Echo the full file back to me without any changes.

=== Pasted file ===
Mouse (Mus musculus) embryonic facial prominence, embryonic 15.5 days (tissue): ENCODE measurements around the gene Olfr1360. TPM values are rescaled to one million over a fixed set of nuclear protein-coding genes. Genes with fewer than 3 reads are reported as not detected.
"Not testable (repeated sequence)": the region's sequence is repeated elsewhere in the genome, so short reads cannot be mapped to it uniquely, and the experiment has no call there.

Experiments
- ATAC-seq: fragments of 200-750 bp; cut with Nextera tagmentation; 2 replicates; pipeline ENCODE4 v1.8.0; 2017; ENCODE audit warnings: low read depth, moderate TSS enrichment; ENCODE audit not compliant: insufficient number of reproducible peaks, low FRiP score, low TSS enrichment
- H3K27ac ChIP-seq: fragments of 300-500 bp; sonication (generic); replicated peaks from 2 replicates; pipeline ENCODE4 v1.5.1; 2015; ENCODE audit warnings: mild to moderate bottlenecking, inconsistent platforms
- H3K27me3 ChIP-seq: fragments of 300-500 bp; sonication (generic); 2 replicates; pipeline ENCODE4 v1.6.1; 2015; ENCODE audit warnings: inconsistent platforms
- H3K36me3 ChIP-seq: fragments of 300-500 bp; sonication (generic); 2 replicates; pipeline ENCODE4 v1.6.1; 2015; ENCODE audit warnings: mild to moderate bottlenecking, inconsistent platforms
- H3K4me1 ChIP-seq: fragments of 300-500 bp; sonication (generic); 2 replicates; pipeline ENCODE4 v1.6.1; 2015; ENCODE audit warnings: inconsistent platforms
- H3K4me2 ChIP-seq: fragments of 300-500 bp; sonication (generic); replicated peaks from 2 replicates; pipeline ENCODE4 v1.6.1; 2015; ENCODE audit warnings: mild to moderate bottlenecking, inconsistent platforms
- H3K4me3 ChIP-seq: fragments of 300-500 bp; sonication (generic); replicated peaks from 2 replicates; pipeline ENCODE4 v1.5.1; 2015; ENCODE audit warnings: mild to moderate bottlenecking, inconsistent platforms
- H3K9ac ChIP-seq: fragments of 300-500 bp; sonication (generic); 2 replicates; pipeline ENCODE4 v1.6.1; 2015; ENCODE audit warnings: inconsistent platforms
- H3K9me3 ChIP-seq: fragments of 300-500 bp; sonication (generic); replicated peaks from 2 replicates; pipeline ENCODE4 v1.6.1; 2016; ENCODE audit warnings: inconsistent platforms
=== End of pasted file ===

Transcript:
Mouse (Mus musculus) embryonic facial prominence, embryonic 15.5 days (tissue): ENCODE measurements around the gene Olfr1360. TPM values are rescaled to one million over a fixed set of nuclear protein-coding genes. Genes with fewer than 3 reads are reported as not detected.
"Not testable (repeated sequence)": the region's sequence is repeated elsewhere in the genome, so short reads cannot be mapped to it uniquely, and the experiment has no call there.

Experiments
- ATAC-seq: fragments of 200-750 bp; cut with Nextera tagmentation; 2 replicates; pipeline ENCODE4 v1.8.0; 2017; ENCODE audit warnings: low read depth, moderate TSS enrichment; ENCODE audit not compliant: insufficient number of reproducible peaks, low FRiP score, low TSS enrichment
- H3K27ac ChIP-seq: fragments of 300-500 bp; sonication (generic); replicated peaks from 2 replicates; pipeline ENCODE4 v1.5.1; 2015; ENCODE audit warnings: mild to moderate bottlenecking, inconsistent platforms
- H3K27me3 ChIP-seq: fragments of 300-500 bp; sonication (generic); 2 replicates; pipeline ENCODE4 v1.6.1; 2015; ENCODE audit warnings: inconsistent platforms
- H3K36me3 ChIP-seq: fragments of 300-500 bp; sonication (generic); 2 replicates; pipeline ENCODE4 v1.6.1; 2015; ENCODE audit warnings: mild to moderate bottlenecking, inconsistent platforms
- H3K4me1 ChIP-seq: fragments of 300-500 bp; sonication (generic); 2 replicates; pipeline ENCODE4 v1.6.1; 2015; ENCODE audit warnings: inconsistent platforms
- H3K4me2 ChIP-seq: fragments of 300-500 bp; sonication (generic); replicated peaks from 2 replicates; pipeline ENCODE4 v1.6.1; 2015; ENCODE audit warnings: mild to moderate bottlenecking, inconsistent platforms
- H3K4me3 ChIP-seq: fragments of 300-500 bp; sonication (generic); replicated peaks from 2 replicates; pipeline ENCODE4 v1.5.1; 2015; ENCODE audit warnings: mild to moderate bottlenecking, inconsistent platforms
- H3K9ac ChIP-seq: fragments of 300-500 bp; sonication (generic); 2 replicates; pipeline ENCODE4 v1.6.1; 2015; ENCODE audit warnings: inconsistent platforms
- H3K9me3 ChIP-seq: fragments of 300-500 bp; sonication (generic); replicated peaks from 2 replicates; pipeline ENCODE4 v1.6.1; 2016; ENCODE audit warnings: inconsistent platforms